Trump refers to a 'Pocahontas' in Congress at meeting with veterans | Reuters
WASHINGTON (Reuters) - President Donald Trump said there was a “Pocahontas” in the U.S. Congress on Monday during a meeting with Native American World War Two veterans in an apparent derogatory reference to Democratic Senator Elizabeth Warren of Massachusetts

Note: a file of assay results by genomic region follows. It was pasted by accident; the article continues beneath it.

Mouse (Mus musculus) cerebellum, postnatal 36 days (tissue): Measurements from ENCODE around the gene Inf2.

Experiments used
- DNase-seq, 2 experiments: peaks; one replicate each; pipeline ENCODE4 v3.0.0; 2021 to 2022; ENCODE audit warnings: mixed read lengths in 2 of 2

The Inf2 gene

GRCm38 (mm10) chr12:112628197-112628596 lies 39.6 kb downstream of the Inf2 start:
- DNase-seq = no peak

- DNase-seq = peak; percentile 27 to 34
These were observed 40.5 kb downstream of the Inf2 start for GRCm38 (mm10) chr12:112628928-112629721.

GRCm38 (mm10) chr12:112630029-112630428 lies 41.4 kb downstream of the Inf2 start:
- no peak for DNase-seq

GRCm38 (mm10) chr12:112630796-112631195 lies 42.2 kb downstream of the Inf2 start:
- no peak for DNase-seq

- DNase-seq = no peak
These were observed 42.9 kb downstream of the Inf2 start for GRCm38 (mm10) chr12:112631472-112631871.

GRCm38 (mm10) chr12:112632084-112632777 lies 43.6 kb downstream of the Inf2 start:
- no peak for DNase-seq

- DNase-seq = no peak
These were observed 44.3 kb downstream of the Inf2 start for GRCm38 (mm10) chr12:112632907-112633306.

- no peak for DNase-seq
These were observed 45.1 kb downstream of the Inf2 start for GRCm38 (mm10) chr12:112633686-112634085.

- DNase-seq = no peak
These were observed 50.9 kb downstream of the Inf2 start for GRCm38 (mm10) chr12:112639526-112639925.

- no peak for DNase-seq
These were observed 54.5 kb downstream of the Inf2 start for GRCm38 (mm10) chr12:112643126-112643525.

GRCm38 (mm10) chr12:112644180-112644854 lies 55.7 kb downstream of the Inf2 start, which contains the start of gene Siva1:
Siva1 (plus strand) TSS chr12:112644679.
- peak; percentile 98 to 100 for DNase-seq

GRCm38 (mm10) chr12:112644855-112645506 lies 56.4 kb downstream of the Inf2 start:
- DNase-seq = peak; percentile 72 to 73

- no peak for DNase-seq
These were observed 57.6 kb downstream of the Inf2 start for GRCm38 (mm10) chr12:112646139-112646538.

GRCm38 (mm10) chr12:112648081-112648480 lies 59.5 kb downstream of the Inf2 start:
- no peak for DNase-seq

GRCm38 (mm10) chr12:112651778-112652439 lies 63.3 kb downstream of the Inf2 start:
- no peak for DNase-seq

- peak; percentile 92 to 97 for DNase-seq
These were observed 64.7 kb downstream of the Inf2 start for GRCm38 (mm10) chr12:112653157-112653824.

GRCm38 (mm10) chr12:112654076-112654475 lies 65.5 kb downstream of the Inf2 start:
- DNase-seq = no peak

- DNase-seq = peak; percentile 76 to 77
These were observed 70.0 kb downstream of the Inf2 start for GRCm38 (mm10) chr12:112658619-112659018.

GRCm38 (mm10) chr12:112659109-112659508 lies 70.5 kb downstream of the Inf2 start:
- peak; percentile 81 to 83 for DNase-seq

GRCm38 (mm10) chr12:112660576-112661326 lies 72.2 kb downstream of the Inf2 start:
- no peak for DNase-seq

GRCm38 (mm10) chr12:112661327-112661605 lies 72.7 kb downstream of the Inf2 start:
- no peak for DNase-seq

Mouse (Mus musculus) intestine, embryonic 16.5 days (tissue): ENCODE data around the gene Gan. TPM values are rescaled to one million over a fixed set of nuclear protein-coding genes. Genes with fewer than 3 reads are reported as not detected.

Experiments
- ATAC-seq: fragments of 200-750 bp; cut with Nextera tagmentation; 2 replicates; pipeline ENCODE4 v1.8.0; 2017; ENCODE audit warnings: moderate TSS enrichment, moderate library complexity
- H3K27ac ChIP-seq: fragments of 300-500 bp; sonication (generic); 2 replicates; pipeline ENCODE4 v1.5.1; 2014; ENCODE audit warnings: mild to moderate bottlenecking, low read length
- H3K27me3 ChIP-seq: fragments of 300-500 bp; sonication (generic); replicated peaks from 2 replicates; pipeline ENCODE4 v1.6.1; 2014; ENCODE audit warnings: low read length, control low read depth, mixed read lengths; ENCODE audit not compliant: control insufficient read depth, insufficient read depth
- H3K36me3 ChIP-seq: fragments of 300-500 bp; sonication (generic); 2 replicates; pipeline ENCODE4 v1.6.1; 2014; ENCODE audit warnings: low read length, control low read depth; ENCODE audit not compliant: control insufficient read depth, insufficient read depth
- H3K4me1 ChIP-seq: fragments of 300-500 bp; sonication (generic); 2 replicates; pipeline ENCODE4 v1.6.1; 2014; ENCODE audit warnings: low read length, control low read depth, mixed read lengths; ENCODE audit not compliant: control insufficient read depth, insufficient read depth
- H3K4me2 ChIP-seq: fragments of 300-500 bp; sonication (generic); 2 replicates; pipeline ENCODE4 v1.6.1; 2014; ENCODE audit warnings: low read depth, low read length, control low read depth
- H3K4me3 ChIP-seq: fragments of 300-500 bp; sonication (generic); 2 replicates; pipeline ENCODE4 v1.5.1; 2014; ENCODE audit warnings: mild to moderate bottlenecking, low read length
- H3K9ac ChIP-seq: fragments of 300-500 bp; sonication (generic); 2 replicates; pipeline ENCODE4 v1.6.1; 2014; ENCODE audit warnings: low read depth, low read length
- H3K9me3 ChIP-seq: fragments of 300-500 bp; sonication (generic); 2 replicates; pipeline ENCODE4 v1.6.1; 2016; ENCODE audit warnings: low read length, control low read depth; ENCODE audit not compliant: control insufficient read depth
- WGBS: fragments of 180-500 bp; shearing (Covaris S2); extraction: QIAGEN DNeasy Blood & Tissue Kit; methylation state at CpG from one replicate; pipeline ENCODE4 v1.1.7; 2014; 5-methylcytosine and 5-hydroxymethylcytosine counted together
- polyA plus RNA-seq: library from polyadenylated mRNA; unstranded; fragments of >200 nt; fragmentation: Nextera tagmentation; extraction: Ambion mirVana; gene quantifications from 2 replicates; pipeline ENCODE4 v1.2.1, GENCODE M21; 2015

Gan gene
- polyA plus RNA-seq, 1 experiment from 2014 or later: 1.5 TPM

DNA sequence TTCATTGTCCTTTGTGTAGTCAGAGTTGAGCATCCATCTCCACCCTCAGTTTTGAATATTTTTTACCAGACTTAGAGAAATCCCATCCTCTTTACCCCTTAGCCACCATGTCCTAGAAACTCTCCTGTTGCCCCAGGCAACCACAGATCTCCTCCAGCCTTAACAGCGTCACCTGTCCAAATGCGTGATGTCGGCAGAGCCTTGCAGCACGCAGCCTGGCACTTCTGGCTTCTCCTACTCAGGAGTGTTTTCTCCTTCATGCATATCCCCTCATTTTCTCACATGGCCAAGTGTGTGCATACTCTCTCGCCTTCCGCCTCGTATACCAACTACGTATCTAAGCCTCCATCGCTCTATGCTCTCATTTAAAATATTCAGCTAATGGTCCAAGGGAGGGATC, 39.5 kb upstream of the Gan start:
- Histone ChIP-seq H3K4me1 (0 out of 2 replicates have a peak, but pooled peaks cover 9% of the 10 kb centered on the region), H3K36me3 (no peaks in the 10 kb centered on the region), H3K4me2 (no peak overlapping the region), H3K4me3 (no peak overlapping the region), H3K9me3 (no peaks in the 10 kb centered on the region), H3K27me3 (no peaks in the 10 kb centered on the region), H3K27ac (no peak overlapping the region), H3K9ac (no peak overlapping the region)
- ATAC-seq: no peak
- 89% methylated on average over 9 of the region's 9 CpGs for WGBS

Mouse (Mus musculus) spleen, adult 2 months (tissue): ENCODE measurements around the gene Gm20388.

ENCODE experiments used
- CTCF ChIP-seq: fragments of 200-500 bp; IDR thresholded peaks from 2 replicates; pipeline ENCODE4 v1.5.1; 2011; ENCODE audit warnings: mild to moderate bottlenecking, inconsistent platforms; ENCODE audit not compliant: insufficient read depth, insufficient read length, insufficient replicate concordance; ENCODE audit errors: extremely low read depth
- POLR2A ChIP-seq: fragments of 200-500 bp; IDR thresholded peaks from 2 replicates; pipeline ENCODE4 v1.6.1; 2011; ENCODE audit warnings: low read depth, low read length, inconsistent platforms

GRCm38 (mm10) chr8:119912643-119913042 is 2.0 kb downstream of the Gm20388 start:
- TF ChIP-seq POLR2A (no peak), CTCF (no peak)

WASHINGTON (Reuters) - President Donald Trump said there was a “Pocahontas” in the U.S. Congress on Monday during a meeting with Native American World War Two veterans in an apparent derogatory reference to Democratic Senator Elizabeth Warren of Massachusetts. U.S. President Donald Trump hosts an event honouring the Native American code talkers, including Thomas Begay (L) and Peter McDonald, in front of a painting of President Andrew Jackson, at the White House in Washington, U.S., November 27, 2017. REUTERS/Kevin LamarqueAfter listening to one veteran speak at length about his experience as a “Navajo code talker” during the war, Trump heaped praise on the veterans and said he would not give prepared remarks himself. “You were here long before any of us were here,” Trump said. “Although we have a representative in Congress who they say was here a long time ago. They call her Pocahontas.” Trump repeatedly referred to Warren as “Pocahontas,” the name of a famous 17th-century Native American, during his presidential campaign in a mocking reference to Warren’s having said in the past that she had Native American ancestry. Warren, one of the Senate’s most prominent liberal Democrats, is a noted legal scholar who taught at Harvard Law School and served as an adviser to former President Barack Obama before she was elected to the Senate in 2012. Before entering politics, Warren helped Congress develop the Consumer Financial Protection Board (CFPB), which was established to protect Americans from abusive lending practices following the 2008 financial crisis. The CFPB has been under attack by Trump since he took office in January. On Friday, Trump named his budget director as the interim head of the agency, after the agency’s outgoing chief named someone else to the job, setting up a court battle.
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